The world’s leading ocean conservation professionals and high-level officials will meet in Vancouver, Canada, from 3-9 February 2023, to chart a course towards protecting 30% of the global ocean by 2030.
The fifth International Marine Protected Areas Congress will seek to develop a collaborative approach to ocean conservation and sustainability that includes Indigenous and non-Indigenous peoples, communities, leaders, and nations, “to reshape our understanding of, and relationships with, nature”.
With the world’s biodiversity in steep decline and thousands of species threatened with extinction, the UN Biodiversity Conference (CBD COP 15) agreed last December a set of goals and targets to address the dangerous loss of biodiversity and restore natural ecosystems. Target 3 of the Kunming-Montreal Global Biodiversity Framework (GBF) aims to effectively conserve 30% of terrestrial, inland water, coastal, and marine areas through protected areas and other effective area-based conservation measures by 2030.
The ocean provides over 90% of the living space for species on the planet and is a critical source of food and livelihoods to billions of people around the world. It generates oxygen, contributes to climate resilience, and helps address hunger and poverty.
The world’s leading ocean conservation professionals and high-level officials will meet in Vancouver, Canada, from 3-9 February 2023, to chart a course towards protecting 30% of the global ocean by 2030. Today, an estimated 7.65% of the ocean is covered by marine protected areas (MPAs).
The fifth International Marine Protected Areas Congress (IMPAC5) will seek to develop a collaborative approach to ocean conservation and sustainability that includes Indigenous and non-Indigenous peoples, communities, leaders, and nations, “to reshape our understanding of, and relationships with, nature.” To contribute to a healthy blue planet for future generations, participants will aim to “re-think our policies, economies, priorities, and processes in ways that reflect the … role nature plays in our … health, equity, well-being and economic sustainability.”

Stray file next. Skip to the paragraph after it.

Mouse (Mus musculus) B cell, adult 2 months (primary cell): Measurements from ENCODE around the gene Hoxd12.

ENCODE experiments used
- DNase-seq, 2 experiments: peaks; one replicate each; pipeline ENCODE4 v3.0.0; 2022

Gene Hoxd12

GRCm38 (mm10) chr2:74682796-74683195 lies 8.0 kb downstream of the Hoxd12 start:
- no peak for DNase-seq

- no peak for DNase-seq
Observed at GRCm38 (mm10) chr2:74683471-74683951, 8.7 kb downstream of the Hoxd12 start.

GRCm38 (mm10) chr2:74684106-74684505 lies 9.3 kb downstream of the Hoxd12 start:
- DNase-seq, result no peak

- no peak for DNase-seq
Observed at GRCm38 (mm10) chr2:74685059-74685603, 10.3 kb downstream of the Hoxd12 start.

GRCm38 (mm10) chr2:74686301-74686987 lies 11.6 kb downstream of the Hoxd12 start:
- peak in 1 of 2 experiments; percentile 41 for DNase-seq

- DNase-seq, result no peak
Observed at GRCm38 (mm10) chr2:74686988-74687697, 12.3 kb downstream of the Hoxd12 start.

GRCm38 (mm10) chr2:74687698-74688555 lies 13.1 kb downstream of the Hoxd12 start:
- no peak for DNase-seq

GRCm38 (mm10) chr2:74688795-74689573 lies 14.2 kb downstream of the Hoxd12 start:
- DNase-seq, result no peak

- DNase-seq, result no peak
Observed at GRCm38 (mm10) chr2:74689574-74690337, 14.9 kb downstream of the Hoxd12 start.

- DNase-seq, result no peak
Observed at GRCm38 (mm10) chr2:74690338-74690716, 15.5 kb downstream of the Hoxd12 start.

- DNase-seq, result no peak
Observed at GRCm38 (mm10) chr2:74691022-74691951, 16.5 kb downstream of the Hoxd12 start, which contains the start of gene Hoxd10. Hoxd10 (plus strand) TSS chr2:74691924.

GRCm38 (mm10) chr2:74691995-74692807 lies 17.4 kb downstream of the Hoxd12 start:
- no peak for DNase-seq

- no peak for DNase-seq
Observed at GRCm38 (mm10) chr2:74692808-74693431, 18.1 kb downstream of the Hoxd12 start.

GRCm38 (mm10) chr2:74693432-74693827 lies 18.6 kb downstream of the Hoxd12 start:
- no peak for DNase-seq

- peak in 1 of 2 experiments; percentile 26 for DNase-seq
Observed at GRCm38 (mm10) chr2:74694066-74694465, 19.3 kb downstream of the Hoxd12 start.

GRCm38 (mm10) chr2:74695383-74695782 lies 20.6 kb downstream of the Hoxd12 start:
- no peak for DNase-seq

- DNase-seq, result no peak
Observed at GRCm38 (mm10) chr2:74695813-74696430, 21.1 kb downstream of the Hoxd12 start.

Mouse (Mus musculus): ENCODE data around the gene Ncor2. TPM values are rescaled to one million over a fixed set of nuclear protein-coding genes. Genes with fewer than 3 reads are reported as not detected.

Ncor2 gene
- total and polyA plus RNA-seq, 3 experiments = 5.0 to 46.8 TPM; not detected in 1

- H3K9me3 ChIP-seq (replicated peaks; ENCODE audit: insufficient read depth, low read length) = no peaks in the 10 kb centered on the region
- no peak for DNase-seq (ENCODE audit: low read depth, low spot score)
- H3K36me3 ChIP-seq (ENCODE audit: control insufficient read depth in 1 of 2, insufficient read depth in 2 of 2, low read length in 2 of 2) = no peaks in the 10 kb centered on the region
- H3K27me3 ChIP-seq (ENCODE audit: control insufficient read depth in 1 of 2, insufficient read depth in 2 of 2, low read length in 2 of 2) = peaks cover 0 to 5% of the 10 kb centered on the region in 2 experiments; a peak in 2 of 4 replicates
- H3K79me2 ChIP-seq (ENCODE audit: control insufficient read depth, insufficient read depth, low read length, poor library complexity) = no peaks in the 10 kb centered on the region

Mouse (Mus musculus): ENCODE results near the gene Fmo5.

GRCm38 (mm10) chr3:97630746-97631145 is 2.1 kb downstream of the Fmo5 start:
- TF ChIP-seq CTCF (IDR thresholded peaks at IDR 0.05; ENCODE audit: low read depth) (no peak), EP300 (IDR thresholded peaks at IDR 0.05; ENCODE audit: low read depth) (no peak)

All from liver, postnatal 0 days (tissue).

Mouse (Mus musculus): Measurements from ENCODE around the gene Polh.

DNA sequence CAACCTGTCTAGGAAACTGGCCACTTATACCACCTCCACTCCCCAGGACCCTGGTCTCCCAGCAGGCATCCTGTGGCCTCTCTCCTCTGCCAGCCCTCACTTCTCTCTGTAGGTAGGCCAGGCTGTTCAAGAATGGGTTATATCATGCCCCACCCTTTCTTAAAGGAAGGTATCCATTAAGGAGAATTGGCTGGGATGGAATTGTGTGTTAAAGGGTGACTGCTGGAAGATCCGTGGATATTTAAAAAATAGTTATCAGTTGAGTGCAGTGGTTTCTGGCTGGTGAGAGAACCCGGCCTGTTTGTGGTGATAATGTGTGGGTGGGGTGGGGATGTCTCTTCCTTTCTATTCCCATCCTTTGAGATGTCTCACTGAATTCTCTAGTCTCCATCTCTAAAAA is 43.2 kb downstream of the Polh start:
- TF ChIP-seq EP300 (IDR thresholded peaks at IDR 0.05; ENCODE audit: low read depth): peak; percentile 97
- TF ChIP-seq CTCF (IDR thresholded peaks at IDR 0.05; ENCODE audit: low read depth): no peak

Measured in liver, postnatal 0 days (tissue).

The IMPAC5 programme highlights MPAs, other effective area-based conservation measures (OECMs), and Indigenous Protected and Conserved Areas (IPCAs), among other designations, as “some of the most effective tools for protecting and restoring ocean health.” These areas, it notes, create ecological, social, and economic benefits by protecting and restoring biodiversity, building resilience to climate change impacts, supporting the ecological sustainability of fisheries and increasing fish biomass, and boosting coastal communities’ local economies.
IMPAC5 will provide a forum to exchange knowledge, successes, and best practices around five themes:
- Building a global MPA network;
- Advancing conservation in the blue economy;
- Actively managing MPAs and human activity;
- Conserving biodiversity and addressing the climate crisis; and
- Connecting ocean, culture, and human well-being.
Three cross-cutting streams will inform the discussions through Indigenous Peoples’ Leadership, the Voice of Young Professionals, and Innovation and Transformational Change.
The fifth International Marine Protected Areas Congress (IMPAC5) will build on the post-2020 GBF and draw on the findings from the Intergovernmental Panel on Climate Change (IPCC) and the commitments made by countries at the G20 Leaders’ Summit, in Bali, Indonesia, in November 2022.
The Congress will feature side events, field trips, booths and pavilions, and an Ocean Festival, and will culminate in a one-day Leadership Forum.
IMPAC5 is jointly hosted by the Host First Nations – xʷməθkʷəy̓əm (Musqueam Indian Band), Sḵwx̱wú7mesh (Squamish Nation), and səlilwətaɬ (Tsleil-waututh Nation) – together with the Province of British Columbia, the Government of Canada, the Canadian Parks and Wilderness Society (CPAWS), and the International Union for the Conservation of Nature (IUCN). The Congress is organized with support from partners and sponsors, including the World Commission on Protected Areas (WCPA), the Global Environment Facility (GEF), the US National Oceanic and Atmospheric Administration (NOAA), the Government of Australia, and the Blue Nature Alliance.